|Institution:||Universitetet i Tromsø|
|Keywords:||VDP::Matematikk og Naturvitenskap: 400::Kjemi: 440::Fysikalsk kjemi: 443; VDP::Mathematics and natural science: 400::Chemistry: 440::Physical chemistry: 443|
|Full text PDF:||http://hdl.handle.net/10037/8173|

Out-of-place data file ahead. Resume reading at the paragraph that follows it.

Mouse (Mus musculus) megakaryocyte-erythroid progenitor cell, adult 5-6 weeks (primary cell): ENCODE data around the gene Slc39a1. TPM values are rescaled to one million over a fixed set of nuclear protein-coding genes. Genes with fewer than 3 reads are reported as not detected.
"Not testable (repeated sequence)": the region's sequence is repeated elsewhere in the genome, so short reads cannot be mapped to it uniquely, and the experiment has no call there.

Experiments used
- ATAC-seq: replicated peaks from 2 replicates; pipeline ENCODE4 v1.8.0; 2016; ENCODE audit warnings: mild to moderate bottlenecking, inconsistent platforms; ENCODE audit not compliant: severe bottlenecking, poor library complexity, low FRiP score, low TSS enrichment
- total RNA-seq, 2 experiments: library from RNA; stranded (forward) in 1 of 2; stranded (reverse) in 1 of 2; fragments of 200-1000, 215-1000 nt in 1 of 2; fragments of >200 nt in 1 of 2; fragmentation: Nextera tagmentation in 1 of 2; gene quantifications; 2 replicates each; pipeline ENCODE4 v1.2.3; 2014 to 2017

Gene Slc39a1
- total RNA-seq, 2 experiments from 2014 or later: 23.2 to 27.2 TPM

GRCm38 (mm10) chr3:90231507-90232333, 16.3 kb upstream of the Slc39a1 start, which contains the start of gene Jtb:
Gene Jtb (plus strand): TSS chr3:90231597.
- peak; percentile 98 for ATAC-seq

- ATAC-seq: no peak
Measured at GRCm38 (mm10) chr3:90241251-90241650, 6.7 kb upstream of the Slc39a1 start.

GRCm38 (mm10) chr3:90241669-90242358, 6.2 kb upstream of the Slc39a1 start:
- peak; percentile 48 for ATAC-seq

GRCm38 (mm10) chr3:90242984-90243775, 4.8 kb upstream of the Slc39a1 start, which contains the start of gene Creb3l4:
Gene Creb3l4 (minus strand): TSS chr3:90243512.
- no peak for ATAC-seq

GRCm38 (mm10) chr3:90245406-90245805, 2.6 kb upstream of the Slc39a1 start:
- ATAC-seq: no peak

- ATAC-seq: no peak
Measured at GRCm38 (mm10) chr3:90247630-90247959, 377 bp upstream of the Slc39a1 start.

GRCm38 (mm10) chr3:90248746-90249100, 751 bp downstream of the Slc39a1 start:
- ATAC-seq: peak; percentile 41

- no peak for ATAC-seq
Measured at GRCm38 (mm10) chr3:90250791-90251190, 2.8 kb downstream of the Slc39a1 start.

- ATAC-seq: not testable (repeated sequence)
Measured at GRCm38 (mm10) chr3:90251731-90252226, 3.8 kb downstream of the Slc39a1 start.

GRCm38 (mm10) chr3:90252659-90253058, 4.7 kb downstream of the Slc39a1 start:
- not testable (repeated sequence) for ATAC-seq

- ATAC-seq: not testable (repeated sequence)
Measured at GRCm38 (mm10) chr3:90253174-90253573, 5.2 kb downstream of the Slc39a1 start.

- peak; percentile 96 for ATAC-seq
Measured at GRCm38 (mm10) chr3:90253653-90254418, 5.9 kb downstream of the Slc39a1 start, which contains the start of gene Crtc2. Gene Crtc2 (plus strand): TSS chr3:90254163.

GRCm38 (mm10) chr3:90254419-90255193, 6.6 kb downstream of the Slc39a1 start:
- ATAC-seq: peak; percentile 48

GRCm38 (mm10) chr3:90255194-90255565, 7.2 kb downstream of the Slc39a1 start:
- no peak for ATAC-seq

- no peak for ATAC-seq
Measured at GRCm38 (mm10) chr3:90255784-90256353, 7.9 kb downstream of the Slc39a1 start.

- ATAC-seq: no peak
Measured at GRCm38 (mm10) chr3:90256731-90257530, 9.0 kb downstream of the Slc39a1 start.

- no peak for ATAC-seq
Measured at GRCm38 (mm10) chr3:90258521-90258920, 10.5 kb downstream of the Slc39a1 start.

Deinococcus radiodurans is a gram-positive bacterium with a pink-orange colour first isolated in canned meat. The bacteria is remarkable amongst all species studied to date by its unusual ability to repair hundreds of radiation induced DNA double strand breaks where normal species can only repair a dozen. Our studies of the DNA polymerase III β-subunit (β-clamp) and Exonuclease III from D. radiodurans indicates that they both have developed properties to support efficient replication (β-clamp) and DNA-repair (ExoIII) in this radiation-resistance and desiccation tolerant organisms. A vast amount of the Earth consists of cold environments, including deep see waters and Polar regions. Organisms found in these areas have to adapt to their surrounding environment, and are dependent on possessing enzymes with an acceptable activity and stability at low temperatures in order to maintain the functionality of their cellular machinery. Aliivibrio salmonicida is a psychrophilic fish pathogen bacterium which has an optimal growth temperature around 12°C. We found the enzyme MutT from A. salmonicida capable of efficiently hydrolyzing the oxidative damaged nucleotide, 8-oxodGTP, in the nucleotide pool at low temperatures, thus preventing the oxidized nucleotide from being incorporated into genomic DNA as part of a counterattack on the hosts, A. salmonicida, attempt to kill the bacteria by producing a high level of oxygen radicals upon infection. Advisors/Committee Members: Moe, Elin (advisor).